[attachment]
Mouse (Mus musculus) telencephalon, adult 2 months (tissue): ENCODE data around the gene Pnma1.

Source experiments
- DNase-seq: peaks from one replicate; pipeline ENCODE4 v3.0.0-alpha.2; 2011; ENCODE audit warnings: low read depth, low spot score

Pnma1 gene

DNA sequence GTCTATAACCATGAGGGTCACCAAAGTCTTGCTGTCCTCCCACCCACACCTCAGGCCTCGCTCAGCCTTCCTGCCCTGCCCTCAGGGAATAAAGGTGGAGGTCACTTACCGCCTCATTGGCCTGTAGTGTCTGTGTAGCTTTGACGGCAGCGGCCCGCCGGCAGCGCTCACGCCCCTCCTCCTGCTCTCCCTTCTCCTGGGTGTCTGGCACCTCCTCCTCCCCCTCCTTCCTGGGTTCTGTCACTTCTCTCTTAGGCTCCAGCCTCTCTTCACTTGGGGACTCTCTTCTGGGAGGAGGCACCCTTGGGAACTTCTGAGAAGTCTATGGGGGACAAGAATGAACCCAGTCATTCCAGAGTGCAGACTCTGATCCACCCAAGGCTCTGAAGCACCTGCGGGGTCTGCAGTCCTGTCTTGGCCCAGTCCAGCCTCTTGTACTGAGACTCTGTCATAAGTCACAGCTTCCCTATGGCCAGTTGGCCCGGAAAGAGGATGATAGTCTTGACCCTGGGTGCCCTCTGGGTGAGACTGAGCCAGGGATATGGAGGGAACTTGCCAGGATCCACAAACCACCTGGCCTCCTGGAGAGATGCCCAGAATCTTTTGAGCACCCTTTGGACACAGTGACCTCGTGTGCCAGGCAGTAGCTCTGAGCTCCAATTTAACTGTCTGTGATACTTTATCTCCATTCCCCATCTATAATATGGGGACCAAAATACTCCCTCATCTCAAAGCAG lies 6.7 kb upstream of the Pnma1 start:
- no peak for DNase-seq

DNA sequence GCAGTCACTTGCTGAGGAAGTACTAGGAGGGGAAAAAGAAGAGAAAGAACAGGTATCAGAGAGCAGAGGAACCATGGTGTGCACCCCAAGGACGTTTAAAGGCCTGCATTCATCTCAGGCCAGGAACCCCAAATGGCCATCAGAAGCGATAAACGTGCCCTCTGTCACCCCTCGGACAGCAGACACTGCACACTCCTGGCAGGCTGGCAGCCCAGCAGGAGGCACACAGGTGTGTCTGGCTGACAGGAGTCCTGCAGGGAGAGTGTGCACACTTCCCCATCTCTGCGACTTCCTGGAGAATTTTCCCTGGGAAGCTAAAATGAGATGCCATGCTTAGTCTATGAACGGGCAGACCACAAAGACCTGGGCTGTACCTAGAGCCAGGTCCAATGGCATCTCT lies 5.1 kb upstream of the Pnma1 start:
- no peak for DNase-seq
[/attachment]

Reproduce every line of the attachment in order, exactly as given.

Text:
Mouse (Mus musculus) telencephalon, adult 2 months (tissue): ENCODE data around the gene Pnma1.

Source experiments
- DNase-seq: peaks from one replicate; pipeline ENCODE4 v3.0.0-alpha.2; 2011; ENCODE audit warnings: low read depth, low spot score

Pnma1 gene

DNA sequence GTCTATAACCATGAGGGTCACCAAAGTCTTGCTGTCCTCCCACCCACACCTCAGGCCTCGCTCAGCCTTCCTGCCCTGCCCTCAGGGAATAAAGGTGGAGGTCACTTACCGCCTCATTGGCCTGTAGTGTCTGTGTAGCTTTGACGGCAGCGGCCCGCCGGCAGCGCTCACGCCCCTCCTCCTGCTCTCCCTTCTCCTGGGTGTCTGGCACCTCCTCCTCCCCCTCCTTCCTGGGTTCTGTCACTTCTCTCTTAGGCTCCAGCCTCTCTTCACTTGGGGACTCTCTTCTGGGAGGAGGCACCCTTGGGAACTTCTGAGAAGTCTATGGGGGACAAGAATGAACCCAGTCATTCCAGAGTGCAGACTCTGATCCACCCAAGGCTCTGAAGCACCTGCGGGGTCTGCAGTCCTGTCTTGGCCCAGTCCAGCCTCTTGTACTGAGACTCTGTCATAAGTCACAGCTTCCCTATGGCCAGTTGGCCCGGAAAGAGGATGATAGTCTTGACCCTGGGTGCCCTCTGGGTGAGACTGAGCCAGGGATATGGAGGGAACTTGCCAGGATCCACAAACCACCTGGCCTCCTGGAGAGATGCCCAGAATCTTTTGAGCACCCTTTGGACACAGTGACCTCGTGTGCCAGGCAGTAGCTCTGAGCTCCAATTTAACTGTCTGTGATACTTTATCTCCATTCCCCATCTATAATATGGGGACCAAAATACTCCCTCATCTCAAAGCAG lies 6.7 kb upstream of the Pnma1 start:
- no peak for DNase-seq

DNA sequence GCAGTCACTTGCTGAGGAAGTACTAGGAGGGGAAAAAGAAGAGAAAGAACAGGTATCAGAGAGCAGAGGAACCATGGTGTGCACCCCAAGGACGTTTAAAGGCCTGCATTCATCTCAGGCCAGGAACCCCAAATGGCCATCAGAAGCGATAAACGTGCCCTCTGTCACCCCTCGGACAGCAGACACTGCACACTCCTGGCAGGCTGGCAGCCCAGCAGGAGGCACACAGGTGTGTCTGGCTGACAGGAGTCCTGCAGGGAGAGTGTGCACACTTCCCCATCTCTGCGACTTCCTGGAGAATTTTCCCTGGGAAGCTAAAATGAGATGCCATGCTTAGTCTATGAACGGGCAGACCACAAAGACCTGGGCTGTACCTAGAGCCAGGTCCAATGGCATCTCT lies 5.1 kb upstream of the Pnma1 start:
- no peak for DNase-seq